A volcano which has been erupting on La Palma for five weeks is now more active than ever, officials have said, after a partial collapse of the crater brought a powerful new river of lava to previously unaffected areas.
The Canary Islands Volcanology Institute described it as “a giant lava fountain” after it gushed out of the Cumbre Vieja volcano early on Monday.
“We’re in a new phase, which is much more intense,” Pedro Hernandez, a researcher at the institute, told public broadcaster RTVE.
The eruption drove a volcanic ash cloud high over the island off northwest Africa.
Residents watched to see what direction the new lava flow would take, and authorities prepared to move more people from their homes.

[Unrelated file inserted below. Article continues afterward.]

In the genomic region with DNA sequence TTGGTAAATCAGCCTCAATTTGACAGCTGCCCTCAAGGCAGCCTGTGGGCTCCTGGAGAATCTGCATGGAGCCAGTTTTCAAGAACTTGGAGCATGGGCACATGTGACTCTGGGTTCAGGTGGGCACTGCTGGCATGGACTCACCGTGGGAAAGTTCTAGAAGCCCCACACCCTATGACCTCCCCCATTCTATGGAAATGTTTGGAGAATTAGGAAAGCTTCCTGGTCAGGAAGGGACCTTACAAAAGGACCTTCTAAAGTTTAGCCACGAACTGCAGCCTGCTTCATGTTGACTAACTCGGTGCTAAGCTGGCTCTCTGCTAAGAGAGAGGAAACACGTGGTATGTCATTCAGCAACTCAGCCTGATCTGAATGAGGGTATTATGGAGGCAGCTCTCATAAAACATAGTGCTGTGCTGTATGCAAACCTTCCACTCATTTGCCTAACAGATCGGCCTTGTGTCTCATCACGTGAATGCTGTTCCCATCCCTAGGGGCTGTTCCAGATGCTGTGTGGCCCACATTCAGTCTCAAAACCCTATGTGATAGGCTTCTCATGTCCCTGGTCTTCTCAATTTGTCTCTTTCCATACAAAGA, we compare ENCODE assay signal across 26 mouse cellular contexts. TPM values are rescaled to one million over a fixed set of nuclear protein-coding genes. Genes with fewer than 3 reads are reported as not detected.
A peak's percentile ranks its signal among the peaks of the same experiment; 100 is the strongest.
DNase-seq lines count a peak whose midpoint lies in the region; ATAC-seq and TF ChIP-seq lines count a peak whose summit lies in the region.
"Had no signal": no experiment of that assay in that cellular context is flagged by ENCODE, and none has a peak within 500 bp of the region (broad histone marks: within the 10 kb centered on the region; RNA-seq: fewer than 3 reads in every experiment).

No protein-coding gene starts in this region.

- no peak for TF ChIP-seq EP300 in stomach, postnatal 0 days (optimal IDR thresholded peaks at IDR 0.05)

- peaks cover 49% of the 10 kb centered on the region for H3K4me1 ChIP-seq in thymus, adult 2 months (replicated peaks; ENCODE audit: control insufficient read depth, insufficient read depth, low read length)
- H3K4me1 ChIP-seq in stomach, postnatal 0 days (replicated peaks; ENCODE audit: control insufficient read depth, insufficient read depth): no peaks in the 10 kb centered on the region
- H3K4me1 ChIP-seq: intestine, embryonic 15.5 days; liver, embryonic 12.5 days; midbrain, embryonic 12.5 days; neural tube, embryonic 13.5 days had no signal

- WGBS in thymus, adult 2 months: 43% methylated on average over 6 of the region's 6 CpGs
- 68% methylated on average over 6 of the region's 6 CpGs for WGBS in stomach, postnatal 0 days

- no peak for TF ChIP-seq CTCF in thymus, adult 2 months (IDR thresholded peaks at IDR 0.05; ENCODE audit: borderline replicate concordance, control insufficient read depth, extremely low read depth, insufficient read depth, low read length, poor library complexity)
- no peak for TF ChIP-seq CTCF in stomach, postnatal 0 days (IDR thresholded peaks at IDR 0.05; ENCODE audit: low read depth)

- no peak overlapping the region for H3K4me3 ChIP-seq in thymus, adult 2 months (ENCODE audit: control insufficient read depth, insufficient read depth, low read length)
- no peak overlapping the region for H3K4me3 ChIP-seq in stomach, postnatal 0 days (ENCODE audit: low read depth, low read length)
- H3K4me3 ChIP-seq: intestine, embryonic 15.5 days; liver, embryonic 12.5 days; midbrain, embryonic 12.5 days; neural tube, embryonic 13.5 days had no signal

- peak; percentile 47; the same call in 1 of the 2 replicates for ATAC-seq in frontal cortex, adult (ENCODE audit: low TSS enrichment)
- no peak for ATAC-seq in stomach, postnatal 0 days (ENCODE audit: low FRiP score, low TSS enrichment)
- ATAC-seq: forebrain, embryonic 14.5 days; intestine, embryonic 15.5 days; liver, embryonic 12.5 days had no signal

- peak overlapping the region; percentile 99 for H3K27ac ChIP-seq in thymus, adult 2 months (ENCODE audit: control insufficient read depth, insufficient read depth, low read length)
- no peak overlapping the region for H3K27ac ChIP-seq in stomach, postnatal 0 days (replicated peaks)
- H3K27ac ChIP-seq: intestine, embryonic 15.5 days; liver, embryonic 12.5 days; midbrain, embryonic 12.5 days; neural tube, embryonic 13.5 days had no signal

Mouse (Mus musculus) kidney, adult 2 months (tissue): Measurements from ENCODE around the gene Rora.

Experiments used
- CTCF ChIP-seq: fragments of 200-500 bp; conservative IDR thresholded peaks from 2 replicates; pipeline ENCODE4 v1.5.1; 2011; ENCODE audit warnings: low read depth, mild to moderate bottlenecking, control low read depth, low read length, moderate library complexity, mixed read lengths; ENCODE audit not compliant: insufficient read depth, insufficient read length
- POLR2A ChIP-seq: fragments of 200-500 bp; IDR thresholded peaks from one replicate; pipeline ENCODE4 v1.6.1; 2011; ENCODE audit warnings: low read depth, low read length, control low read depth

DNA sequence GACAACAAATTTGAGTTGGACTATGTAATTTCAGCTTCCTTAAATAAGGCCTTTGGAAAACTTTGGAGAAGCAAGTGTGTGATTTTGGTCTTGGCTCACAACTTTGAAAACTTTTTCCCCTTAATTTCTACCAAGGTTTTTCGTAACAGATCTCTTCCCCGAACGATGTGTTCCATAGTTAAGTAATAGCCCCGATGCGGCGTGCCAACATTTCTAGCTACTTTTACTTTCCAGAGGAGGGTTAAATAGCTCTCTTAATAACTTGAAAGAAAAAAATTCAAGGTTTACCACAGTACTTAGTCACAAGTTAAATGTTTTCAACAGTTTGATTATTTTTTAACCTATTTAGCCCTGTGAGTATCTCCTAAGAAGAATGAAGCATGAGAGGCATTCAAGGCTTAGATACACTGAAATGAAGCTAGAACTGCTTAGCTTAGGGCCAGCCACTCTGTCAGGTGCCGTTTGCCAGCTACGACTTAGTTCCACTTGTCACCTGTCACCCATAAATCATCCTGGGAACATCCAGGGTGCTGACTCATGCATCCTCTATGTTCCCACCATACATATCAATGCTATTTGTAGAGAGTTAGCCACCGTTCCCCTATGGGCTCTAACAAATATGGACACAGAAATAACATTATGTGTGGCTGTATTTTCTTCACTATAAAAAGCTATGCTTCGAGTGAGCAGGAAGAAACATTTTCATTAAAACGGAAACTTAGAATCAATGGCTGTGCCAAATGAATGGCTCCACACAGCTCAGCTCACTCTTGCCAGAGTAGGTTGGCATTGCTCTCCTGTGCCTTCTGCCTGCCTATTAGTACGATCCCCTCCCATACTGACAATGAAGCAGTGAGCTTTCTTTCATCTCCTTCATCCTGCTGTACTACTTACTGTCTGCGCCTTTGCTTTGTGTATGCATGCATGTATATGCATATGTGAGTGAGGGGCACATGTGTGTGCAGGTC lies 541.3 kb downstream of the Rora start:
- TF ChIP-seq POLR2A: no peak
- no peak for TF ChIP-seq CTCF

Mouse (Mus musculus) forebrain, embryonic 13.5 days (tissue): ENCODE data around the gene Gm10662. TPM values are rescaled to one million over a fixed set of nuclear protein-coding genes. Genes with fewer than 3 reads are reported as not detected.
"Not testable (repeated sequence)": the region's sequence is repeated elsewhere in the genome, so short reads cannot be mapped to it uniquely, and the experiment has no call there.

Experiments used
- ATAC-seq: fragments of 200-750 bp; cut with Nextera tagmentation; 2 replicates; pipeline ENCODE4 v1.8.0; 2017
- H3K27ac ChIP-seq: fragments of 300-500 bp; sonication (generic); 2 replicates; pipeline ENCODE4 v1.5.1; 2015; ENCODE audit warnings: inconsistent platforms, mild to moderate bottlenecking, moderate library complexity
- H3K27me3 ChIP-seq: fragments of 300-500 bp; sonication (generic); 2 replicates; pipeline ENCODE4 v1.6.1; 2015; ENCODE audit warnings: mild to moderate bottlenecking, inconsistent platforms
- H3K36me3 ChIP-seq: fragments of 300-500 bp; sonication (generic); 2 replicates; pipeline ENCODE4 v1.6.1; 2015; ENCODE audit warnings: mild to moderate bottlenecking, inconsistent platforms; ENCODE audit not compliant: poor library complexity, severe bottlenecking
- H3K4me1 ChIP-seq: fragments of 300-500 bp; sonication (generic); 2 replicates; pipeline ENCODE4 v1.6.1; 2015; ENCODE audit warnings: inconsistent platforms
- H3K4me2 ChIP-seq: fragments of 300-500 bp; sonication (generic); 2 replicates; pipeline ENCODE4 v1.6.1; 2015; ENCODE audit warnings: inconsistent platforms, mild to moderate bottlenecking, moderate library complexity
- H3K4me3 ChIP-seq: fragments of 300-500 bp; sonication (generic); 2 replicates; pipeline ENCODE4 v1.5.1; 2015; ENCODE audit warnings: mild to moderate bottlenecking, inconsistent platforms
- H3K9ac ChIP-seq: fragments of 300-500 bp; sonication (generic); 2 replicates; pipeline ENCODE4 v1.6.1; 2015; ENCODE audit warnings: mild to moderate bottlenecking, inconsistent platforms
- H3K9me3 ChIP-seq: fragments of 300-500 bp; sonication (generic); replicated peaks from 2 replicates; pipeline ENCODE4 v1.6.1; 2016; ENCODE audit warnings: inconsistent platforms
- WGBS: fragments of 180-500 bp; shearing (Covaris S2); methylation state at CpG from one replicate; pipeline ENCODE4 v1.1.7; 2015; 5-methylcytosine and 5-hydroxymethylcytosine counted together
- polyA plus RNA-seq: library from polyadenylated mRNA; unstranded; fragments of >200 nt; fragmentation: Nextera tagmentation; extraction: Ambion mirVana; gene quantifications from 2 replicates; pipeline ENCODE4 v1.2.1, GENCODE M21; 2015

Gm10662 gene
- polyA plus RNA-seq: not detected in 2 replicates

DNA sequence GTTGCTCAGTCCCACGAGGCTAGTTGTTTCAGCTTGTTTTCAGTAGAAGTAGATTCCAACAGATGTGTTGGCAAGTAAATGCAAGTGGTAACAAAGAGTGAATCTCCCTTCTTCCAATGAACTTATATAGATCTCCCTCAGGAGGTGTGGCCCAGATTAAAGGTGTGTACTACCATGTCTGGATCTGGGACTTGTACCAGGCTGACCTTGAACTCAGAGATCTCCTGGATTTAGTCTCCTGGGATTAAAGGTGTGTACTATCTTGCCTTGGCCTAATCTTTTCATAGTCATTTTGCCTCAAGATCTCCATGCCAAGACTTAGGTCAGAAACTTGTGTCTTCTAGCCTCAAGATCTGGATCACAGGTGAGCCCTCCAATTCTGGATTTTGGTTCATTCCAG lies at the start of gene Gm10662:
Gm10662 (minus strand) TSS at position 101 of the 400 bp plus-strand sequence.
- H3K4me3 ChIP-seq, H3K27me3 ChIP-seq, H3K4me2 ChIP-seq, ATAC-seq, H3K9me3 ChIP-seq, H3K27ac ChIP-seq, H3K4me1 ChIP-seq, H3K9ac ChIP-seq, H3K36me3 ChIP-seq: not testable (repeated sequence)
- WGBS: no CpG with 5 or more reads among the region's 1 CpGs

Prompt evacuations have so far avoided any casualties from the eruption, though the lava has totally or partially destroyed more than 2,000 buildings, mostly homes, and covered more than 900 hectares (2,200 acres) of mostly farmland.
Around 7,500 of the island’s 85,500 inhabitants have been forced to flee in the past five weeks.
The rivers of lava rolling down the hillside are up to almost 3km (nearly two miles) wide, authorities said.
New fissures and side vents cracked open along the volcano’s slopes over the weekend, allowing more molten rock to escape.
One main river of lava has already reached the Atlantic Ocean and another ground to a halt when it entered a built-up coastal neighbourhood.
Scientists last week counted more than 800 earthquakes of varying magnitude on La Palma, most of them not felt by residents.
The strongest had a magnitude of 4.9.
Though most of the island so far is unaffected by the eruption, parts of the western side where the lava fields are expanding face an uncertain future.
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